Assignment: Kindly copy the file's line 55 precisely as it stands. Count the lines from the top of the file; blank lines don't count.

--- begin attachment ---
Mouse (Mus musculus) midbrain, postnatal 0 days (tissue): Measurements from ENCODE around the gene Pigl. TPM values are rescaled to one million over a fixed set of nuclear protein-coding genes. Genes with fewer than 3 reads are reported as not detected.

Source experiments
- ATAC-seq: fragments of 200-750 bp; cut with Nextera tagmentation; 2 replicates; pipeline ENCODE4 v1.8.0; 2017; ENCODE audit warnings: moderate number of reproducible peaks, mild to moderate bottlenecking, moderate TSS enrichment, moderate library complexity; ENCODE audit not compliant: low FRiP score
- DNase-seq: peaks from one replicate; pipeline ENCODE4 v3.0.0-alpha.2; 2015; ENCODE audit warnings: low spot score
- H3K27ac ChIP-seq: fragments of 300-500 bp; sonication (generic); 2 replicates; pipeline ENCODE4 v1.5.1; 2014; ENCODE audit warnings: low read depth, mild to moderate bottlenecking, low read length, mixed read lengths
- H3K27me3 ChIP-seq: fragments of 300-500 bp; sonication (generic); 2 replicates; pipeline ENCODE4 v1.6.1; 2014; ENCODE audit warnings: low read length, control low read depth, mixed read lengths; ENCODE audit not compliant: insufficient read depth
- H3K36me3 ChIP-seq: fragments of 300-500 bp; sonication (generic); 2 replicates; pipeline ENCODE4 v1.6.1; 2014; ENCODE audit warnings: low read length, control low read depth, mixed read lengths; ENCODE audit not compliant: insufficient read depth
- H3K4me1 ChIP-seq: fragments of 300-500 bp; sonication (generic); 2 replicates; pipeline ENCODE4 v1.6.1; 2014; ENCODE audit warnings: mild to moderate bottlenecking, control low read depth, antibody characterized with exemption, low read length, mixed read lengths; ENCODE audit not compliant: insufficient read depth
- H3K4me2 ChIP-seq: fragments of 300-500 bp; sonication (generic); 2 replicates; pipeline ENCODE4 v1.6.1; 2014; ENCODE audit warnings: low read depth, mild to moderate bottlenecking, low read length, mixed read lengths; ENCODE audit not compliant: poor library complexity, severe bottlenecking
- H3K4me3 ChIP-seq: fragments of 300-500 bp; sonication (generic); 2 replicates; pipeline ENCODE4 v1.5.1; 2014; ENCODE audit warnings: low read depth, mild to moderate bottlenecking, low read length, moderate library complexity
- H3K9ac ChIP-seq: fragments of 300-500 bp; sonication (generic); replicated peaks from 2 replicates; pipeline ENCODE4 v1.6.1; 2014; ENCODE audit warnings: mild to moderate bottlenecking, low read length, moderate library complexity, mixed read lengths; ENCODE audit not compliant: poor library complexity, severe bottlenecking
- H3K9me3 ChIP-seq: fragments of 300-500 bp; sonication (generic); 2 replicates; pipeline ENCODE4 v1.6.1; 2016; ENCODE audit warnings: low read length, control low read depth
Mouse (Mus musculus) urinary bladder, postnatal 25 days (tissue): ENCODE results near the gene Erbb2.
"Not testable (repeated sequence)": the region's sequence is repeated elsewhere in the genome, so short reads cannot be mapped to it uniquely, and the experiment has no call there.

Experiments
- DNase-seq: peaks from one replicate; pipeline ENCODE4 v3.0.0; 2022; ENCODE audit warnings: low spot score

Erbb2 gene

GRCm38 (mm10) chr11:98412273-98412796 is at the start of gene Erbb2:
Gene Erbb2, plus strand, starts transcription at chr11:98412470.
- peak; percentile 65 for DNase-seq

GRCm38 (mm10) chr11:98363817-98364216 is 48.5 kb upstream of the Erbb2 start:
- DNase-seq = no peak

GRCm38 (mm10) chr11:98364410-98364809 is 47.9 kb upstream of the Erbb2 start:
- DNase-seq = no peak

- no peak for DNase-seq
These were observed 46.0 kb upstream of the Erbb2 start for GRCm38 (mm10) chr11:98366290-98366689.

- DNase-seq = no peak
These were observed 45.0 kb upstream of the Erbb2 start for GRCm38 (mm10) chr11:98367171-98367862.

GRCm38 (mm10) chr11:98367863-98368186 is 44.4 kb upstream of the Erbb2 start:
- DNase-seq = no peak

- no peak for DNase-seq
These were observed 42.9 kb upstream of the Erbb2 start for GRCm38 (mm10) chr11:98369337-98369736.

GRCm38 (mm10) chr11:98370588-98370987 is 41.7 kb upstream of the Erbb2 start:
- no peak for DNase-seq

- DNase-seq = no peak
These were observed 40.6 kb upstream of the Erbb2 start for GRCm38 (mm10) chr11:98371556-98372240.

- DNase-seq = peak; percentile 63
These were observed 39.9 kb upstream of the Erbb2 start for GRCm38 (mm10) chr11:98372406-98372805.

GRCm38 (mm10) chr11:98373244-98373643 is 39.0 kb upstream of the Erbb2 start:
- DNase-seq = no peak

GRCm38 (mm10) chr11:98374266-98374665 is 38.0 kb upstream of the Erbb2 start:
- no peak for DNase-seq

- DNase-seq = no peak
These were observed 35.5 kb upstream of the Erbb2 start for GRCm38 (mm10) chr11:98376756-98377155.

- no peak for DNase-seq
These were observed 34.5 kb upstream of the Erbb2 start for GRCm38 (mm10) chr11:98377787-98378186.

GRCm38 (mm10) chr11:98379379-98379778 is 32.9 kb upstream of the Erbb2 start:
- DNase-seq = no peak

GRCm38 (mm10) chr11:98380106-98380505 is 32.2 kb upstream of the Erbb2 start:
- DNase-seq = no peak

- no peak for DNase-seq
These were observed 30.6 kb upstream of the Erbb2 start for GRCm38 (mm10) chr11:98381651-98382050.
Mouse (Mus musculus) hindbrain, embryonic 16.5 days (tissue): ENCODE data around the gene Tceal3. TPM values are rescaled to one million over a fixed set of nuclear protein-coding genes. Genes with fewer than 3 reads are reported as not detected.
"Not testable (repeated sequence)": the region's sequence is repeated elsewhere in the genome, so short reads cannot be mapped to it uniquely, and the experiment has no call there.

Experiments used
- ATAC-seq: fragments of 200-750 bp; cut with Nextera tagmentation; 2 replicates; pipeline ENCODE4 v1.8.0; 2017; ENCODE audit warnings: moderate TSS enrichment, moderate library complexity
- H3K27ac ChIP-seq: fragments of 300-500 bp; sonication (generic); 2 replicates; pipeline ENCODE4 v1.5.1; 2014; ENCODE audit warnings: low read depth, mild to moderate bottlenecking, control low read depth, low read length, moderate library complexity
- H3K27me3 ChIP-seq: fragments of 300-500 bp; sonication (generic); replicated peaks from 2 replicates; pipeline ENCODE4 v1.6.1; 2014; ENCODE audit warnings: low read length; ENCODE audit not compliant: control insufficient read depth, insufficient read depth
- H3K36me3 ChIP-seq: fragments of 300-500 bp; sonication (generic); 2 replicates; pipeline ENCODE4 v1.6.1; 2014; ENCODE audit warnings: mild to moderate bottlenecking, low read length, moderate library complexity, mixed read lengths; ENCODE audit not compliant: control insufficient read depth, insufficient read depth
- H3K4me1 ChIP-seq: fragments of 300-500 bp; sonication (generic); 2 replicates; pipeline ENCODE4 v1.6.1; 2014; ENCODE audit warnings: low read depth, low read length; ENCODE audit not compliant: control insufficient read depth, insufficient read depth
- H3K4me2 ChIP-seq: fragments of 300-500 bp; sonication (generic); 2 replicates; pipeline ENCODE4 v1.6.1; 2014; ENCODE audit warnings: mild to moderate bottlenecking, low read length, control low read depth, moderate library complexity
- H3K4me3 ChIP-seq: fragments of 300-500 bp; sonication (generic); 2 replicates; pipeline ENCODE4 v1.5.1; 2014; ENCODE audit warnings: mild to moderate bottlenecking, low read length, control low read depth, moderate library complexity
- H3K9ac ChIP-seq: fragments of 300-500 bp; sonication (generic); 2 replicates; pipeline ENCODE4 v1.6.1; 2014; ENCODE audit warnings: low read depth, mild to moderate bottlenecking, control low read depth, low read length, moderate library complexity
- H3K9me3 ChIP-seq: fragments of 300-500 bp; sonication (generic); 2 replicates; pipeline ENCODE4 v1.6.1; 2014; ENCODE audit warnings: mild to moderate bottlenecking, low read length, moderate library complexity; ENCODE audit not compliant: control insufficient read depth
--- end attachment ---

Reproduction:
Experiments used